LOGAN SQUARE – City Lit Books, one of the only independent bookstores in the Logan Square area, is closing after eight years.
It is the last small business to close permanently due to the coronavirus pandemic. Across Chicago, small businesses are closing as the pandemic rages on with no economic relief in sight.
City Lit owner Teresa Kirschbraun said on Wednesday that “revenues had dropped dramatically” and that she just couldn’t afford to keep the bookstore, located at 2523 N. Kedzie Blvd., in business anymore. long time.
The last day of City Lit is December 1st. The curbside collections will stop much earlier, on October 15.
“I chose to run this business through some pretty rough times and barely breaking even because engaging with the community was so exciting and enjoyable every day,” Kirschbraun said in a statement. hurry.
“Now, in the time of the pandemic, we have been reduced to one order
fulfillment company with little interaction with the client. … Supporting an order fulfillment center is simply not sustainable, financially or emotionally.
“It is likely that it will be at least another nine months before we can get back to something that looks like business as usual, and I am unable to bear the financial losses for that long.”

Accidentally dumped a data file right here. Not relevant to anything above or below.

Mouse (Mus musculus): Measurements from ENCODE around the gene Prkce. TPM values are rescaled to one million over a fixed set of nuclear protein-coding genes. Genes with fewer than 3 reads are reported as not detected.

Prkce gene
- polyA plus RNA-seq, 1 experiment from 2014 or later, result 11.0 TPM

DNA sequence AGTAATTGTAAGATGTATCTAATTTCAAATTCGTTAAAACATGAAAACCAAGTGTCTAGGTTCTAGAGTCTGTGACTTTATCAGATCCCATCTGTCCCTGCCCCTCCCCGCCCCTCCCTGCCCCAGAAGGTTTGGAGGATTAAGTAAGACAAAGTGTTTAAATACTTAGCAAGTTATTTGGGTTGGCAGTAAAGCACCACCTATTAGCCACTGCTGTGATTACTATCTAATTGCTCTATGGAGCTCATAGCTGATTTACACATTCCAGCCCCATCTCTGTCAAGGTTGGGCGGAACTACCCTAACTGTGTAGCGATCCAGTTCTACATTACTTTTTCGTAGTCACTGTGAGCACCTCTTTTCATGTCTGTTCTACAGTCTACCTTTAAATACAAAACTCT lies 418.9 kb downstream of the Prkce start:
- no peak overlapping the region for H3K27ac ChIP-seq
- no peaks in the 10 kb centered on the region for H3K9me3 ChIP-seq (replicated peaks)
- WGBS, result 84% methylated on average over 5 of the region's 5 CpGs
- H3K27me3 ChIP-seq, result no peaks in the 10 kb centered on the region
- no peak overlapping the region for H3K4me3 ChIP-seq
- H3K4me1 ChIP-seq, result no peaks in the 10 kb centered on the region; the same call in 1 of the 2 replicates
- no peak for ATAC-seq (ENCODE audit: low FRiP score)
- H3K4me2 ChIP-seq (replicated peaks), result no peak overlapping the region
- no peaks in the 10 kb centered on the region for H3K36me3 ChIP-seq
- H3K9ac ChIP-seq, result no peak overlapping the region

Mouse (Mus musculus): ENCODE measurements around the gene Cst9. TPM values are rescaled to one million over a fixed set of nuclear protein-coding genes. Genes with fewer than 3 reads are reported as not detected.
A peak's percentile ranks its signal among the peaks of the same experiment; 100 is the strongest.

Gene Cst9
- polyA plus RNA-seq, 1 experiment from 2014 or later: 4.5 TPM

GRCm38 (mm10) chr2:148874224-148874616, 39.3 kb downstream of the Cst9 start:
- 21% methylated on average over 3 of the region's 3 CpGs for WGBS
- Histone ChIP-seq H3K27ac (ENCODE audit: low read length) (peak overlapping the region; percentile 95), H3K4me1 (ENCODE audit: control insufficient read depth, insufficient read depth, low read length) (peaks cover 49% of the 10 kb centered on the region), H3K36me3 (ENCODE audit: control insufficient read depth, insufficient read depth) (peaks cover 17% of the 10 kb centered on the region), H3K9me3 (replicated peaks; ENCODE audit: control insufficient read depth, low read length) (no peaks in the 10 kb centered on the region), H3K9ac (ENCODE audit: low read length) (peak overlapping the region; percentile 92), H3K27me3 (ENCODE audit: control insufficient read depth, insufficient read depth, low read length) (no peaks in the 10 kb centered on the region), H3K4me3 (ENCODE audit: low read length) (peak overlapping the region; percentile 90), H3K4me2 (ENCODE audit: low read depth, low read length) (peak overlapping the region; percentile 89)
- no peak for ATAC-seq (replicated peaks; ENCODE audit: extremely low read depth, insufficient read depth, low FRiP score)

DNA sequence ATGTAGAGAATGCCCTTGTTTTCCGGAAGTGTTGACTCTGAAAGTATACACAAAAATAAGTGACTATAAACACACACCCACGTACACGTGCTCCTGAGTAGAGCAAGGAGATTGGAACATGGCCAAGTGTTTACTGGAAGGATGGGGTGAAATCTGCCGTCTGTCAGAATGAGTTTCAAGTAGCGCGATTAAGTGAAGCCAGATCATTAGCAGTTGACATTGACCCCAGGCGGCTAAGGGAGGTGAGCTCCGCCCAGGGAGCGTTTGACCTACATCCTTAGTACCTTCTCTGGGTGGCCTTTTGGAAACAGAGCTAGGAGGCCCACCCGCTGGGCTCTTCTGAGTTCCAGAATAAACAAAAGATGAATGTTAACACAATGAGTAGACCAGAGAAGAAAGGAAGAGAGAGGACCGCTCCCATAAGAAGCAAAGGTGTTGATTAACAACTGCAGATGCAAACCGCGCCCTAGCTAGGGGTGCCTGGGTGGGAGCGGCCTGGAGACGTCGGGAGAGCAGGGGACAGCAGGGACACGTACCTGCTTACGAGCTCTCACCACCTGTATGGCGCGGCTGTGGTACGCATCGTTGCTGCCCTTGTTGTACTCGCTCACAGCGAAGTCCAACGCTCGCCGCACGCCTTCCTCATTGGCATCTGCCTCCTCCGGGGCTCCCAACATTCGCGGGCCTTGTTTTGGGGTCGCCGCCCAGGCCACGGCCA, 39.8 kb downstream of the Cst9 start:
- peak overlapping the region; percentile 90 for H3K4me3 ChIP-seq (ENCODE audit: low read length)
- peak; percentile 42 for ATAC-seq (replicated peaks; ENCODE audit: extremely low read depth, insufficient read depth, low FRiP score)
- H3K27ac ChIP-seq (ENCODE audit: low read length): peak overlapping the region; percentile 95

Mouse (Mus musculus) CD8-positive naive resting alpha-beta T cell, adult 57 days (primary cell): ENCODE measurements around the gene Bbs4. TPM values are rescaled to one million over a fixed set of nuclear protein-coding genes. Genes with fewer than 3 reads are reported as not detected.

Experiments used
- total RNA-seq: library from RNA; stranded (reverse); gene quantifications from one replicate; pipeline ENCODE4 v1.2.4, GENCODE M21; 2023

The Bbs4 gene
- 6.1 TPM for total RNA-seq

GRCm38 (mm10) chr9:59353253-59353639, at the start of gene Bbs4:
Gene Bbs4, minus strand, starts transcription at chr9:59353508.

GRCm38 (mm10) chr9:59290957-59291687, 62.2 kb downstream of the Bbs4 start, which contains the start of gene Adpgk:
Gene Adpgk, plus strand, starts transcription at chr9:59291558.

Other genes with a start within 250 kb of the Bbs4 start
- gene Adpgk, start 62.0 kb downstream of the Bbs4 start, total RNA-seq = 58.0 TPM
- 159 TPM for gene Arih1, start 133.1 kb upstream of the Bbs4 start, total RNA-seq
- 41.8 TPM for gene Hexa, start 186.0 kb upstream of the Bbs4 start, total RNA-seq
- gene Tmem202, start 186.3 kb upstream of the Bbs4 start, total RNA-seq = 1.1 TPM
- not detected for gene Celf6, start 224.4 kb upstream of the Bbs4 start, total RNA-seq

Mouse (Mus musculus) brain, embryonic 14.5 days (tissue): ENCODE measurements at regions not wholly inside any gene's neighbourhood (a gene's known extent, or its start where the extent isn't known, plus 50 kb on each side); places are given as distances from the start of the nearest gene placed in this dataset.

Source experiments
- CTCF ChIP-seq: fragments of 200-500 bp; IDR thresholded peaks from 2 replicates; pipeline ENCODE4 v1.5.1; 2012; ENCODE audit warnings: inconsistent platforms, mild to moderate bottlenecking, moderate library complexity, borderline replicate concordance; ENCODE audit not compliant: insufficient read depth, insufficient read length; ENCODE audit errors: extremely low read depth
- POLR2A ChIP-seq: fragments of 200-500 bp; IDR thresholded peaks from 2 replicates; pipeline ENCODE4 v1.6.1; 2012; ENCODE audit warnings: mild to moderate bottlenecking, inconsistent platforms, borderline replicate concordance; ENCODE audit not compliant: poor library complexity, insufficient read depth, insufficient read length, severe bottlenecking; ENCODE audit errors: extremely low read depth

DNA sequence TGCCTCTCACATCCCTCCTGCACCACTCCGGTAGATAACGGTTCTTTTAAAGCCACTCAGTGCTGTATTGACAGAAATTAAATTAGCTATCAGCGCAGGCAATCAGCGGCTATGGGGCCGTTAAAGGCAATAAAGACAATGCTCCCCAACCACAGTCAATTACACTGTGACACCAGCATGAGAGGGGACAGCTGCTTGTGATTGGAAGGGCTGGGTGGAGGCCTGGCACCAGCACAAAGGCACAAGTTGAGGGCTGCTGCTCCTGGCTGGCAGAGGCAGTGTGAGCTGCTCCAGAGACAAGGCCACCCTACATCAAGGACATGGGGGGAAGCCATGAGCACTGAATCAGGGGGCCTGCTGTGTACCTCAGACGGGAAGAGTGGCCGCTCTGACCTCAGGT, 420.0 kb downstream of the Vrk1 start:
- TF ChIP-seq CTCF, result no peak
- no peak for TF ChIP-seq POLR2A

Kirschbraun said it chose to close in early December because it was “very concerned” that they will not be able to “meet customer expectations during the holiday season this year due to staff shortages, probable shipping delays and possible book shortages on the part of publishers “.
When statewide business closures began in mid-March, City Lit turned to selling books online.
At the end of April, Kirschbraun said that Block Club sales had dropped by 50%, but that wasn’t as bad as it looked as online sales exceeded their expectations and they were running virtual book clubs and busy author events.
“Even though it’s 50 percent, I feel good about it. We support. I don’t know how long we can do it 50 percent, but so far it’s great, ”Kirschbraun said at the time.
But that level of support wasn’t enough to save City Lit, which has become a favorite haunt for neighborhood book lovers since it opened in the plaza in 2012.
Over the past eight years, the bookstore has hosted hundreds of author events, book clubs and storytime events, Kirschbraun said. The store has also donated hundreds of books to schools, shelters and community organizations.
“I am deeply grateful for the incredible support of so many people who shared a passion for books and helped make City Lit a destination and more than the original vision,” said Kirschbraun.
Read all of the Block Club’s coverage of businesses and restaurants that closed during the coronavirus pandemic.
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